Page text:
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Single-nucleus RNA-seq reveals dysregulation of striatal cell identity due to Huntington's disease mutations

By Sonia Malaiya, Marcia Cortes-Gutierrez, Brian R Herb, Sydney R. Coffey, Samuel R.W. Legg, Jeffrey P Cantle, Carlo Colantuoni, Jeffrey B Carroll, Seth Ament

Posted 09 Jul 2020
bioRxiv DOI: 10.1101/2020.07.08.192880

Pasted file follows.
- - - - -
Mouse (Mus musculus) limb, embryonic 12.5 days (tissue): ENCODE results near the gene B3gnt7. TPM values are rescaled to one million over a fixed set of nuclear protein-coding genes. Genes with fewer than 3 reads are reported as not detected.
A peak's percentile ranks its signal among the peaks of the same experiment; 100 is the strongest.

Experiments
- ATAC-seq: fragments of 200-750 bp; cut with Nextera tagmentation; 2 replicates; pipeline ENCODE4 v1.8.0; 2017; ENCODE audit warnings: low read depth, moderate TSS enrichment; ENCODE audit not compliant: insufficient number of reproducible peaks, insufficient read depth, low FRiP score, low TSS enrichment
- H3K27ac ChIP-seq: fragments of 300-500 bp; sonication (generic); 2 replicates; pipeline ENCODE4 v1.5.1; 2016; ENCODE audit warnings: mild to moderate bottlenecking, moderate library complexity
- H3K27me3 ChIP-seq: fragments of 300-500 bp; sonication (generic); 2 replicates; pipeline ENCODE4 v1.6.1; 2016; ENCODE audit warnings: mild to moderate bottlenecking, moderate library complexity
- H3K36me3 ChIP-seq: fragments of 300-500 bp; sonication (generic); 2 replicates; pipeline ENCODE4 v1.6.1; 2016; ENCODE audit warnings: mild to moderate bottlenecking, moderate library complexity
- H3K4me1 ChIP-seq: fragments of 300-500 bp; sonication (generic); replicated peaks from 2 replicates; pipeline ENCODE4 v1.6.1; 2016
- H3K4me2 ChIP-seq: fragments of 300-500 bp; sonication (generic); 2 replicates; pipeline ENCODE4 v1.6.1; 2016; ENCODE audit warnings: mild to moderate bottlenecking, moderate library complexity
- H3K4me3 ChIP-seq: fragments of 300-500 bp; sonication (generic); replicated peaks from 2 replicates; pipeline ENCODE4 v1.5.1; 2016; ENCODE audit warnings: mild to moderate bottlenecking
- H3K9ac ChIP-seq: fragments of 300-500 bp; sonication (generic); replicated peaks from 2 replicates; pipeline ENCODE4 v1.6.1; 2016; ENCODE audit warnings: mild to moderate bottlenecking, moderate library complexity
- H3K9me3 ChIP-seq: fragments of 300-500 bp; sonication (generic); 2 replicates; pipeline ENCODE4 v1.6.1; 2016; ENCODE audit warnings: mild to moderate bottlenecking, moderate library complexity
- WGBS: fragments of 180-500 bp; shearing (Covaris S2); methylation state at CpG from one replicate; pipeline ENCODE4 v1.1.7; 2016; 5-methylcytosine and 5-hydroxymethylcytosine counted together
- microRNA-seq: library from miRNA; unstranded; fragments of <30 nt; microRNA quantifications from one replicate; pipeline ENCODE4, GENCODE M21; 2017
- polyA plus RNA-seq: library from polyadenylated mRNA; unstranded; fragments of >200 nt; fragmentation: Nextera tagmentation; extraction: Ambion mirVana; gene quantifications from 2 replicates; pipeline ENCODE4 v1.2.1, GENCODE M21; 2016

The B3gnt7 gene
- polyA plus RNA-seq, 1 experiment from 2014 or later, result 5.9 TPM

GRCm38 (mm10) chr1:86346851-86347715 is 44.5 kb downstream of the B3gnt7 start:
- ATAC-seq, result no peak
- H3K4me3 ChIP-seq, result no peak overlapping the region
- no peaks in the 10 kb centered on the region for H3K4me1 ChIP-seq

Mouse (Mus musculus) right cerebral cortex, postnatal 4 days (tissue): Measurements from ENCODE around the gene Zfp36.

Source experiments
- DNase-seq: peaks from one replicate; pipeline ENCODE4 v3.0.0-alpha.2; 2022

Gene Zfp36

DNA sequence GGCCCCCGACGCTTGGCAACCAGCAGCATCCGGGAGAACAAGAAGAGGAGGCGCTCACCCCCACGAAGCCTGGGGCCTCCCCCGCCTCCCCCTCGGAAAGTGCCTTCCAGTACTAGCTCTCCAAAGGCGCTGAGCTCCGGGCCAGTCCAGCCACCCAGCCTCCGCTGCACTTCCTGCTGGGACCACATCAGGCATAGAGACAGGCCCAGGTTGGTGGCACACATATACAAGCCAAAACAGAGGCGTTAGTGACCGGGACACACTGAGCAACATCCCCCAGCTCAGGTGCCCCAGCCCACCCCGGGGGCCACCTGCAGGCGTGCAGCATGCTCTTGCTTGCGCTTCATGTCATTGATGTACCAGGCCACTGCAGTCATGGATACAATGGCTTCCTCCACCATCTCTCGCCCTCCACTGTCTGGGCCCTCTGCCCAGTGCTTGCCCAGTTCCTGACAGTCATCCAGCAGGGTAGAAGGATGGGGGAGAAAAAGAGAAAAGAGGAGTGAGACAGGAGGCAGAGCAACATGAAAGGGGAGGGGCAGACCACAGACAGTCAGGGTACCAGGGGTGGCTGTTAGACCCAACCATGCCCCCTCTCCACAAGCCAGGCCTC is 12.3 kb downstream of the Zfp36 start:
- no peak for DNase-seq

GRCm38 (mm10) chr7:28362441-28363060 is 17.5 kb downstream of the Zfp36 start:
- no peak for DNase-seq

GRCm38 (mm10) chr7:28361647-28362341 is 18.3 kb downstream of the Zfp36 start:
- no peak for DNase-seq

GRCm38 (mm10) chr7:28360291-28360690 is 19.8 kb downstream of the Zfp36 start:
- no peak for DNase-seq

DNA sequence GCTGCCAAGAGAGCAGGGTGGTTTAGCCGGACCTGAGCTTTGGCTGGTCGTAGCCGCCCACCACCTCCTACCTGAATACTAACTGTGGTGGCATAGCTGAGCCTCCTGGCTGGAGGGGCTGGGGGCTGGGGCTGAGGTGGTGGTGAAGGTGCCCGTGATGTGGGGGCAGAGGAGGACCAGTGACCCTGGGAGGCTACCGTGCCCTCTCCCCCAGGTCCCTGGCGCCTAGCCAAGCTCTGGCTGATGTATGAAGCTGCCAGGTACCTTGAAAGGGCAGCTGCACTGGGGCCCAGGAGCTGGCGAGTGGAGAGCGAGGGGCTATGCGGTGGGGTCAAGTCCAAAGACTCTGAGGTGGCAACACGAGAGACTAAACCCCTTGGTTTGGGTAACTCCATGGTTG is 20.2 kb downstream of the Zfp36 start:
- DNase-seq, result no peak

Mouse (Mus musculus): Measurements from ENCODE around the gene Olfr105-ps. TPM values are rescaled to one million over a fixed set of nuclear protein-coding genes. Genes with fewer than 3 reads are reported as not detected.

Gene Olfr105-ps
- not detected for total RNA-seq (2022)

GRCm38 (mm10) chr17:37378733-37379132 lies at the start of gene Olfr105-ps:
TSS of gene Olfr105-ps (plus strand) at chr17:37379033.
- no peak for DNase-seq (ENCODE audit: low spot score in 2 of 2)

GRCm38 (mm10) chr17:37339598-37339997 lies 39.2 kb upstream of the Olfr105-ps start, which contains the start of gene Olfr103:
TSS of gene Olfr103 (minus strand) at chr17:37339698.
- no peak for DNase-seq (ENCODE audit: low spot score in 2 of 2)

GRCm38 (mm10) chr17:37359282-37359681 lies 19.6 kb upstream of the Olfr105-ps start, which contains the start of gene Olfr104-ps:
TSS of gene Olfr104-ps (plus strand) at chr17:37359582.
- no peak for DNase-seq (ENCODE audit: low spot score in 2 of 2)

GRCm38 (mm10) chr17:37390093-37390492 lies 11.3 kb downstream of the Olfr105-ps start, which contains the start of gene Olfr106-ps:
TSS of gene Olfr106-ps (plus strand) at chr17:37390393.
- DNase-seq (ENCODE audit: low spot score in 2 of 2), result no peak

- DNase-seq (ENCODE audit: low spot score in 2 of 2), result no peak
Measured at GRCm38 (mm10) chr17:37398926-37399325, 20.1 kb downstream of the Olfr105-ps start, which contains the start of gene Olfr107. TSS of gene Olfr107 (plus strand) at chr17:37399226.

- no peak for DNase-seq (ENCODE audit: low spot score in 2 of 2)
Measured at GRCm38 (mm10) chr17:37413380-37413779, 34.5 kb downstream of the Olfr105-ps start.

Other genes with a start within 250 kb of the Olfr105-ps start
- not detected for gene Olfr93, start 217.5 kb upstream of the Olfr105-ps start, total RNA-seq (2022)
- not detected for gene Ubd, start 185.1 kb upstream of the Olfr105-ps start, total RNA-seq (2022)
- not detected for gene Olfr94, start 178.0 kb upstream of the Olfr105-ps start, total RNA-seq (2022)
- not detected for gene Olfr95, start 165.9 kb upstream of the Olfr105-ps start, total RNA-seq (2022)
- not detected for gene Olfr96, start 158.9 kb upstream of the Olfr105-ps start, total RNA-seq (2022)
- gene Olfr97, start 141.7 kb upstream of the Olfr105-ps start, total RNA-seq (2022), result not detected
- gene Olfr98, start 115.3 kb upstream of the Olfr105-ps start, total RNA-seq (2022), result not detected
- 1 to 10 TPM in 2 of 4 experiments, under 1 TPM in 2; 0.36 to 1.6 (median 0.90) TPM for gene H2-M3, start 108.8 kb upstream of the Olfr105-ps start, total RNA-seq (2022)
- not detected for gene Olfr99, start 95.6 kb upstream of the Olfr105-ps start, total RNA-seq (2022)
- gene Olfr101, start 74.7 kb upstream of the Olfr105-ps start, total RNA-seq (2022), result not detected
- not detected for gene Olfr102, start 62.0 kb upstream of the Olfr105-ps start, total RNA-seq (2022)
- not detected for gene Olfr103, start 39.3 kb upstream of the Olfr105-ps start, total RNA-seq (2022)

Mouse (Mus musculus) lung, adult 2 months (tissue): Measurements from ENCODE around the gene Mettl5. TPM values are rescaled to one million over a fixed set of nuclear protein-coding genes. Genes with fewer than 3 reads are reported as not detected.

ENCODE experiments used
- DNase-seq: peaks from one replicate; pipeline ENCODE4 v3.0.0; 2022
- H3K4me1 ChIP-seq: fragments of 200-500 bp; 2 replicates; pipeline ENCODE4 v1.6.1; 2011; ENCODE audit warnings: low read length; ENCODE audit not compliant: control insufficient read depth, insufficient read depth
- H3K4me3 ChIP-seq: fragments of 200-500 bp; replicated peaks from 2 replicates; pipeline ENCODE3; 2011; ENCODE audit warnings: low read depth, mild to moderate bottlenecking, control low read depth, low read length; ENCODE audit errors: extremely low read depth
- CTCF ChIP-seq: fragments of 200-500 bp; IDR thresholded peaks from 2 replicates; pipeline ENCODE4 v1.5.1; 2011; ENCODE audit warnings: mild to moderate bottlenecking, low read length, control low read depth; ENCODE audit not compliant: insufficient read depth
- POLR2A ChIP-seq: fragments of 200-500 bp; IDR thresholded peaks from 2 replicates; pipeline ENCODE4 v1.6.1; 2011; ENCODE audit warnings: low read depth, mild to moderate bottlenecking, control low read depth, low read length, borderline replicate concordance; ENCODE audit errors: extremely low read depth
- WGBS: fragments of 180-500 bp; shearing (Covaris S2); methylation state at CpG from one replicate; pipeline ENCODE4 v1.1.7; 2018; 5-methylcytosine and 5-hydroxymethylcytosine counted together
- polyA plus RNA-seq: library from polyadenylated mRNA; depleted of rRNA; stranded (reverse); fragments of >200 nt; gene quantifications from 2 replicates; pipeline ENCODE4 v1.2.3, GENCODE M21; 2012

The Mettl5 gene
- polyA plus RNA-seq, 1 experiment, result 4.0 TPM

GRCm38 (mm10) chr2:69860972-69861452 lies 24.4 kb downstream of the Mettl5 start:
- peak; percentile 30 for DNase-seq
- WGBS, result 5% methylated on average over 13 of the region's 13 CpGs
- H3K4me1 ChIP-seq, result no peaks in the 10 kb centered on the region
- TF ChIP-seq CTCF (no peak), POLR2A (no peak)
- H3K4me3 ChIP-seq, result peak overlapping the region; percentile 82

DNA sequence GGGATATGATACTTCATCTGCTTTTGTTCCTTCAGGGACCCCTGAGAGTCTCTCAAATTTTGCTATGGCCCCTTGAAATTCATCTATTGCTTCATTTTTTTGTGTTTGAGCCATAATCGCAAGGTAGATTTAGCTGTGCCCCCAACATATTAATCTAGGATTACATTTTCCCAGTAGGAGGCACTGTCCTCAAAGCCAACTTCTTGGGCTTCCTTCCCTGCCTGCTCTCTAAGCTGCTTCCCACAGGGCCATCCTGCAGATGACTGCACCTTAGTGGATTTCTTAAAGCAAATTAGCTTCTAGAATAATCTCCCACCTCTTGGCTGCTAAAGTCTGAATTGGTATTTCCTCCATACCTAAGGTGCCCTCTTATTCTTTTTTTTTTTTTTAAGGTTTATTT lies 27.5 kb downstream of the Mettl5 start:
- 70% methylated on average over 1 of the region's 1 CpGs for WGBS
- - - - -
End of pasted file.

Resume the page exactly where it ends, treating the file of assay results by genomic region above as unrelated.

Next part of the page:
Huntington's disease (HD) is a dominantly inherited neurodegenerative disorder caused by a trinucleotide expansion in exon 1 of the huntingtin (Htt) gene. Cell death in HD occurs primarily in striatal medium spiny neurons (MSNs), but the involvement of specific MSN subtypes and of other striatal cell types remains poorly understood. To gain insight into cell type-specific disease processes, we studied the nuclear transcriptomes of 4,524 cells from the striatum of a genetically precise knock-in mouse model of the HD mutation, HttQ175/+, and from wildtype controls. We used 14-15-month-old mice, a time point roughly equivalent to an early stage of symptomatic human disease. Cell type distributions indicated selective loss of D2 MSNs and increased microglia in aged HttQ175/+ mice. Thousands of differentially expressed genes were distributed across most striatal cell types, including transcriptional changes in glial populations that are not apparent from RNA-seq of bulk tissue. Reconstruction of cell type-specific transcriptional networks revealed a striking pattern of bidirectional dysregulation for many cell type-specific genes. Typically, these genes were repressed in their primary cell type, yet de-repressed in other striatal cell types. Integration with existing epigenomic and transcriptomic data suggest that partial loss-of-function of the Polycomb Repressive Complex 2 (PRC2) may underlie many of these transcriptional changes, leading to deficits in the maintenance of cell identity across virtually all cell types in the adult striatum. ### Competing Interest Statement The authors have declared no competing interest.

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